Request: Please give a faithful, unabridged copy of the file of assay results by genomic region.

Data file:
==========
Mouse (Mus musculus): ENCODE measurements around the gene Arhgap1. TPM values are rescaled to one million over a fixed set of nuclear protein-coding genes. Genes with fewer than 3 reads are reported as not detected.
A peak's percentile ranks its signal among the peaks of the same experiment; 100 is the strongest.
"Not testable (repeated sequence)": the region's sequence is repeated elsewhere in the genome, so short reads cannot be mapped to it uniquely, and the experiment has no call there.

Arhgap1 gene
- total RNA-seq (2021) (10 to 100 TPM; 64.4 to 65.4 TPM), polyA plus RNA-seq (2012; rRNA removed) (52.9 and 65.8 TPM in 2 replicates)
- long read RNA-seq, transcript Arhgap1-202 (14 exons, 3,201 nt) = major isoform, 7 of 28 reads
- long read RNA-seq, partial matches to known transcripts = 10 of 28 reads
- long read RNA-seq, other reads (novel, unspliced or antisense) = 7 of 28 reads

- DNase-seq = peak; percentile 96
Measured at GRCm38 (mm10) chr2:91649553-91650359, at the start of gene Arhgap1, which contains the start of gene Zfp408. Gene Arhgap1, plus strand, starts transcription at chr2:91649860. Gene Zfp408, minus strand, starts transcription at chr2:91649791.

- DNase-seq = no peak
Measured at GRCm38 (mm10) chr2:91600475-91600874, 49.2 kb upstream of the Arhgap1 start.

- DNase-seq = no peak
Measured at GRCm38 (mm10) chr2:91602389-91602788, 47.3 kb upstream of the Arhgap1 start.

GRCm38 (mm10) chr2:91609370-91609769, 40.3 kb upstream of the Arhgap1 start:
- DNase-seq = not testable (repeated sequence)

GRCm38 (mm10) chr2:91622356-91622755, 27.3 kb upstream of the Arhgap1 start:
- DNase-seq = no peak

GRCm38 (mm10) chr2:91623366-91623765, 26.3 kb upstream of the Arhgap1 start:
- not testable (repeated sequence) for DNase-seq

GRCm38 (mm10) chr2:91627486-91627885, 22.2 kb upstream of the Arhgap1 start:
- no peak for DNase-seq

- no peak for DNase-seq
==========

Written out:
Mouse (Mus musculus): ENCODE measurements around the gene Arhgap1. TPM values are rescaled to one million over a fixed set of nuclear protein-coding genes. Genes with fewer than 3 reads are reported as not detected.
A peak's percentile ranks its signal among the peaks of the same experiment; 100 is the strongest.
"Not testable (repeated sequence)": the region's sequence is repeated elsewhere in the genome, so short reads cannot be mapped to it uniquely, and the experiment has no call there.

Arhgap1 gene
- total RNA-seq (2021) (10 to 100 TPM; 64.4 to 65.4 TPM), polyA plus RNA-seq (2012; rRNA removed) (52.9 and 65.8 TPM in 2 replicates)
- long read RNA-seq, transcript Arhgap1-202 (14 exons, 3,201 nt) = major isoform, 7 of 28 reads
- long read RNA-seq, partial matches to known transcripts = 10 of 28 reads
- long read RNA-seq, other reads (novel, unspliced or antisense) = 7 of 28 reads

- DNase-seq = peak; percentile 96
Measured at GRCm38 (mm10) chr2:91649553-91650359, at the start of gene Arhgap1, which contains the start of gene Zfp408. Gene Arhgap1, plus strand, starts transcription at chr2:91649860. Gene Zfp408, minus strand, starts transcription at chr2:91649791.

- DNase-seq = no peak
Measured at GRCm38 (mm10) chr2:91600475-91600874, 49.2 kb upstream of the Arhgap1 start.

- DNase-seq = no peak
Measured at GRCm38 (mm10) chr2:91602389-91602788, 47.3 kb upstream of the Arhgap1 start.

GRCm38 (mm10) chr2:91609370-91609769, 40.3 kb upstream of the Arhgap1 start:
- DNase-seq = not testable (repeated sequence)

GRCm38 (mm10) chr2:91622356-91622755, 27.3 kb upstream of the Arhgap1 start:
- DNase-seq = no peak

GRCm38 (mm10) chr2:91623366-91623765, 26.3 kb upstream of the Arhgap1 start:
- not testable (repeated sequence) for DNase-seq

GRCm38 (mm10) chr2:91627486-91627885, 22.2 kb upstream of the Arhgap1 start:
- no peak for DNase-seq

- no peak for DNase-seq